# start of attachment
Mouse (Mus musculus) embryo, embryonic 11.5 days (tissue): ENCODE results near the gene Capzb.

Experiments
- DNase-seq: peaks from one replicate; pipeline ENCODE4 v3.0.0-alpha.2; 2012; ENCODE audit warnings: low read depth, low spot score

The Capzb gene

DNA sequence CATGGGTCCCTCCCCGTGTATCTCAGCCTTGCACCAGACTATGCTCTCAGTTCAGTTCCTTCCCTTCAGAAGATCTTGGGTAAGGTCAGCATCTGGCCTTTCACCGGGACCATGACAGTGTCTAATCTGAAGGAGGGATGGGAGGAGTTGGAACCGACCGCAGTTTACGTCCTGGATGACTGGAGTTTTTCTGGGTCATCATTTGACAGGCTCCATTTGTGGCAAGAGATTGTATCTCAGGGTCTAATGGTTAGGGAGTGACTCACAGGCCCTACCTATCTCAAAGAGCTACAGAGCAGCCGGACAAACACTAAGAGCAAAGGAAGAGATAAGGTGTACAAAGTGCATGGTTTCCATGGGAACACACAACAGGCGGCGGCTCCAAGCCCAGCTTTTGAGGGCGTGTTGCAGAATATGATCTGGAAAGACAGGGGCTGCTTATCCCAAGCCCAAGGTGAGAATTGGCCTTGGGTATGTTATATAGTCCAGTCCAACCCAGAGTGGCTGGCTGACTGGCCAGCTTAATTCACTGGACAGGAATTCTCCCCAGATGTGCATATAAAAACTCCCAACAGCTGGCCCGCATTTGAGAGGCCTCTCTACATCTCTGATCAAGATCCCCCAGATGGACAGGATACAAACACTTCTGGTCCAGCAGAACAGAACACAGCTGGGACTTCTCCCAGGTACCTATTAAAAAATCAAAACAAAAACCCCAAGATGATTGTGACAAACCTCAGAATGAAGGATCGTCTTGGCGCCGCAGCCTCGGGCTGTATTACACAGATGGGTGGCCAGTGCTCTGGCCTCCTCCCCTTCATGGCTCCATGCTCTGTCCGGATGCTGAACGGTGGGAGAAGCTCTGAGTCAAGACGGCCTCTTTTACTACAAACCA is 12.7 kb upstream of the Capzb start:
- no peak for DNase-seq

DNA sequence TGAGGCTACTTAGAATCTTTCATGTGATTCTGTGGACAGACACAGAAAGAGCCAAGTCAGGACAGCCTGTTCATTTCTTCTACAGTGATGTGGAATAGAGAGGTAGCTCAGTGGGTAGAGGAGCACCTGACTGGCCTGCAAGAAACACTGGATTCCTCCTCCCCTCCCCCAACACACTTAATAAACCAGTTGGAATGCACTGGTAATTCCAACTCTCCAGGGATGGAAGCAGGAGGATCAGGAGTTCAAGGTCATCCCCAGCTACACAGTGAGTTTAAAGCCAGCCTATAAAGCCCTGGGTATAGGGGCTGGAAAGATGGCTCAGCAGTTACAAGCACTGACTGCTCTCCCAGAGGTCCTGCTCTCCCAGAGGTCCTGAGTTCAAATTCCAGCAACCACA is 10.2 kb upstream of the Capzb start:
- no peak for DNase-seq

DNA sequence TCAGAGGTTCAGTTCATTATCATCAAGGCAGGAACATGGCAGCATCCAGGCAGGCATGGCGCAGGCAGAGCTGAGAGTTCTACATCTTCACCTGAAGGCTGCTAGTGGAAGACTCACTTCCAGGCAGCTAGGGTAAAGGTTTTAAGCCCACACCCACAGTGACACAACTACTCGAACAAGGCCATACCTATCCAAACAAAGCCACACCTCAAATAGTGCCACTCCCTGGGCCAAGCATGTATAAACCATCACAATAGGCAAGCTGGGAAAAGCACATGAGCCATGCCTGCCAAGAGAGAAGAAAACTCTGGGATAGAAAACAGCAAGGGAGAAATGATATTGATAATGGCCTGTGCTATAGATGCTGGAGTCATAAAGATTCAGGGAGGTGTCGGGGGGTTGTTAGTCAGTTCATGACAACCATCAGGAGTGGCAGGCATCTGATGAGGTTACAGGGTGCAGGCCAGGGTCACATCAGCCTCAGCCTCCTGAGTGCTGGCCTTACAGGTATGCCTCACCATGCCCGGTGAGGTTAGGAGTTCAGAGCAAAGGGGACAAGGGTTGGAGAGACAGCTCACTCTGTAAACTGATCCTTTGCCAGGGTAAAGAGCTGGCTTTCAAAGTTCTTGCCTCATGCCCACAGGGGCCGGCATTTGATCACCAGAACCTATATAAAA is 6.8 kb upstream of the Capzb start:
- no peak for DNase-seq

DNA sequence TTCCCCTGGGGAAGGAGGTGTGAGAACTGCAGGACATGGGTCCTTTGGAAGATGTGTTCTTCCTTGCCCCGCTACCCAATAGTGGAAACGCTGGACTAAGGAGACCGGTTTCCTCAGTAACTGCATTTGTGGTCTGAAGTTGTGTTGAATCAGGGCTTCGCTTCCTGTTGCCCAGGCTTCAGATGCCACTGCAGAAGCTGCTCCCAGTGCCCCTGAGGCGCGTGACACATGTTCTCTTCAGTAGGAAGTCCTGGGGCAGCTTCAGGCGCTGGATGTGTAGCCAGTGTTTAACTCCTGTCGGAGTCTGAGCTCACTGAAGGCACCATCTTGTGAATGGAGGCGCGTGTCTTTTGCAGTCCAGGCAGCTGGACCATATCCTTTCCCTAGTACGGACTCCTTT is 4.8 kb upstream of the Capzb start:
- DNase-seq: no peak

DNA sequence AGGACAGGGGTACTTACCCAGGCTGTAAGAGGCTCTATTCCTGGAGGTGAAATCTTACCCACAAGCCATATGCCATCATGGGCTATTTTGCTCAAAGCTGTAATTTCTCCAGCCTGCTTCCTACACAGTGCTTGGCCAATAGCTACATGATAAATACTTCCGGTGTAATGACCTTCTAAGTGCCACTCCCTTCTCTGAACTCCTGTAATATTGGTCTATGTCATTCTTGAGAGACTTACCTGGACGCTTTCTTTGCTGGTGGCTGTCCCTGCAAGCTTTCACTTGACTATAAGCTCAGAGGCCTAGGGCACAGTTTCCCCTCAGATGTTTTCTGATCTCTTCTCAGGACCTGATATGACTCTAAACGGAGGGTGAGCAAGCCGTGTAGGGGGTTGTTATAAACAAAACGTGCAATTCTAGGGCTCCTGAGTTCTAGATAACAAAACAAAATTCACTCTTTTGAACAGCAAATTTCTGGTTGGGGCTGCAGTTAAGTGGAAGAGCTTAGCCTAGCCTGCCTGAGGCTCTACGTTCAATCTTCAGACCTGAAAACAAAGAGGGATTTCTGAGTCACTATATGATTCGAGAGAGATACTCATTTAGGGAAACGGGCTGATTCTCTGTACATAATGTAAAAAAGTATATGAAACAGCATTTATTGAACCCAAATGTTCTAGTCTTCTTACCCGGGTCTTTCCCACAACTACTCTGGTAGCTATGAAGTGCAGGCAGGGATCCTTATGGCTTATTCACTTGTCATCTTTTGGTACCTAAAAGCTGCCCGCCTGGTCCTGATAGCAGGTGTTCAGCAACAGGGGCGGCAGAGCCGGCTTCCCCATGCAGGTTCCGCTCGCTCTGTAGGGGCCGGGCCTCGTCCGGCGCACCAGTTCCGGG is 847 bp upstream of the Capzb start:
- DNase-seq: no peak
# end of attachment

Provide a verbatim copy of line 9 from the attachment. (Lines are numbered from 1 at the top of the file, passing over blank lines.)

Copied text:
DNA sequence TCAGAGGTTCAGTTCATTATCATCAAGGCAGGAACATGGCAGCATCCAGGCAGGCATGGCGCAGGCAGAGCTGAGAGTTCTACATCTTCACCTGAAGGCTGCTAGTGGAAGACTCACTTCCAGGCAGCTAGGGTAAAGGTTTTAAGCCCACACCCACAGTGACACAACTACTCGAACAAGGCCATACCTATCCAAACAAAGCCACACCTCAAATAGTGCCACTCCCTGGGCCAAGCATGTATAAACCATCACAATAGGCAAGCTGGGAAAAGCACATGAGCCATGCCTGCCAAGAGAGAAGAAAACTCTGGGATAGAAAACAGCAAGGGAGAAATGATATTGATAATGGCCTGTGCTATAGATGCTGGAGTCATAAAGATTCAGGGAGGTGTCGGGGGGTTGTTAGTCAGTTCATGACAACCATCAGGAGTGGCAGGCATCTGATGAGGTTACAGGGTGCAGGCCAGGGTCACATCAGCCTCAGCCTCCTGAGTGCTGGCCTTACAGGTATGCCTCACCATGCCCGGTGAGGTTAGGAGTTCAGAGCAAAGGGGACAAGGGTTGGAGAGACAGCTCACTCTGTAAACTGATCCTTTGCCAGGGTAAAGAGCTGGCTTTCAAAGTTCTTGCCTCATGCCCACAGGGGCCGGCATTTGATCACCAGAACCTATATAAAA is 6.8 kb upstream of the Capzb start: